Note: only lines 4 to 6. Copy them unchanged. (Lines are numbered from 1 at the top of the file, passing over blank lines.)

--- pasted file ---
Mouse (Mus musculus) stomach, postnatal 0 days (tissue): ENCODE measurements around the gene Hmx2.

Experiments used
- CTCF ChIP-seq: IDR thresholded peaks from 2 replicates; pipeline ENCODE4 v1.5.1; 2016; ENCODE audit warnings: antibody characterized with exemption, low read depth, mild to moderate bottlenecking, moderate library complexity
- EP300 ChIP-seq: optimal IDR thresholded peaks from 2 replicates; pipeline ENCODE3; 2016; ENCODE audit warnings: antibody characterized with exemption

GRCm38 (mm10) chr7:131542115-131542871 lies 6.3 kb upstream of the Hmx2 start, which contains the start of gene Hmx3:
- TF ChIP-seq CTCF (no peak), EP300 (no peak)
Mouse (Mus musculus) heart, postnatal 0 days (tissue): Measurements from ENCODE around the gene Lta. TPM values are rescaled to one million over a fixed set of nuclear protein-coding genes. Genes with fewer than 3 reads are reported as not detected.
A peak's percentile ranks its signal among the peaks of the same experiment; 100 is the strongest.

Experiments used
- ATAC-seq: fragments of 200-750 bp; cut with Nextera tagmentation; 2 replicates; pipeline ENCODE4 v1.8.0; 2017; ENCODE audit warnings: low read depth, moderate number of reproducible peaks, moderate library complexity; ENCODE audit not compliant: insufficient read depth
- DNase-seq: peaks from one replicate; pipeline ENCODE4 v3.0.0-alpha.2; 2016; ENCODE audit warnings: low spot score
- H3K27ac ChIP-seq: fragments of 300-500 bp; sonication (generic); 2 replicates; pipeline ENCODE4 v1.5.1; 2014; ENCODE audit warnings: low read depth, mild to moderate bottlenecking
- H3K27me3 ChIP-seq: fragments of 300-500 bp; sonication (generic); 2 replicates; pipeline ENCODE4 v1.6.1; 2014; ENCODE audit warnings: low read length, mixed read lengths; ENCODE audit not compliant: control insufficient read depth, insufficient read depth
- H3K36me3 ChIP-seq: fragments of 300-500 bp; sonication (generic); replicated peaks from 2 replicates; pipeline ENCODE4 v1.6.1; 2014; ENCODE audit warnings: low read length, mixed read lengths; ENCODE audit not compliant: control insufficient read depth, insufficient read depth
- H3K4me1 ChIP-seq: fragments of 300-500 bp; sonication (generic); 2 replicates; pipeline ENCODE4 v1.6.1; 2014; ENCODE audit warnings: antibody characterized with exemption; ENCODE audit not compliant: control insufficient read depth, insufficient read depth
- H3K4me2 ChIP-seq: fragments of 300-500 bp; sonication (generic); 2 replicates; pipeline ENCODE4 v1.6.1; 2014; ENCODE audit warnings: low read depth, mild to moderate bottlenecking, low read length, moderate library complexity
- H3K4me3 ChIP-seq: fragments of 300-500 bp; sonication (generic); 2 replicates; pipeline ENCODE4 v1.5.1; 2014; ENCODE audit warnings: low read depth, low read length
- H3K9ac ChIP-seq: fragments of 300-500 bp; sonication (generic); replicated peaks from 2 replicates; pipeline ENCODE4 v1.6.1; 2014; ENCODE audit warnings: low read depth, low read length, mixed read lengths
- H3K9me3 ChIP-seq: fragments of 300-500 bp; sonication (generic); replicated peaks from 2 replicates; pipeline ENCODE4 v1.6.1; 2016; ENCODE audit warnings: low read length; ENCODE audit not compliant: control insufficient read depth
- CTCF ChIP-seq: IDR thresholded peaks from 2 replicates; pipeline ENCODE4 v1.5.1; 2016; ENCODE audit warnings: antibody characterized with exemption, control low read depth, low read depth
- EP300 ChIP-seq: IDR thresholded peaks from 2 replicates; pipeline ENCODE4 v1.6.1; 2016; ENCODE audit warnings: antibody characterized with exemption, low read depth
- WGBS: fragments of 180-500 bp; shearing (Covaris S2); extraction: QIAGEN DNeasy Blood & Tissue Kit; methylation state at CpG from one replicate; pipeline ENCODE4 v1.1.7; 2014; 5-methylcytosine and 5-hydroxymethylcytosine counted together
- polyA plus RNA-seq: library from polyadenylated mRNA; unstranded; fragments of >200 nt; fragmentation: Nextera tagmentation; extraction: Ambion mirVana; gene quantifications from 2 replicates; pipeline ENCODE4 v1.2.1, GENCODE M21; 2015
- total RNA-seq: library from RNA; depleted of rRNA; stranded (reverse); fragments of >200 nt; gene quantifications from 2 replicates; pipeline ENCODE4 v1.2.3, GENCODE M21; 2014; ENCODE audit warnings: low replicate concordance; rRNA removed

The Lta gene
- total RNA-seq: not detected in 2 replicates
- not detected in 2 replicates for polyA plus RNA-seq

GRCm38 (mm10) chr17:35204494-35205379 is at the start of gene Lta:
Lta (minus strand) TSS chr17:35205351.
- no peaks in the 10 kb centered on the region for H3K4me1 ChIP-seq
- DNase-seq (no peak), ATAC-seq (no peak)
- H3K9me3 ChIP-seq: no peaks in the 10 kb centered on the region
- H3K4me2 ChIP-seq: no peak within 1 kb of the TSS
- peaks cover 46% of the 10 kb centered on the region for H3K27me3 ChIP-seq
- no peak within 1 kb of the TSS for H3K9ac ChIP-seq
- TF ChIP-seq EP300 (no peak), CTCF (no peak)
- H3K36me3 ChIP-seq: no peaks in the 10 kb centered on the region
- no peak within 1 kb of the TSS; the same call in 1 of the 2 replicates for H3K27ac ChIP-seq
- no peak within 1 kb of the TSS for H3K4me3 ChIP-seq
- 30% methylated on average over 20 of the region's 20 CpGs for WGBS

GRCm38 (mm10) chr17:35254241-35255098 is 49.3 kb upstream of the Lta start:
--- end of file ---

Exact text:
- EP300 ChIP-seq: optimal IDR thresholded peaks from 2 replicates; pipeline ENCODE3; 2016; ENCODE audit warnings: antibody characterized with exemption

GRCm38 (mm10) chr7:131542115-131542871 lies 6.3 kb upstream of the Hmx2 start, which contains the start of gene Hmx3:
- TF ChIP-seq CTCF (no peak), EP300 (no peak)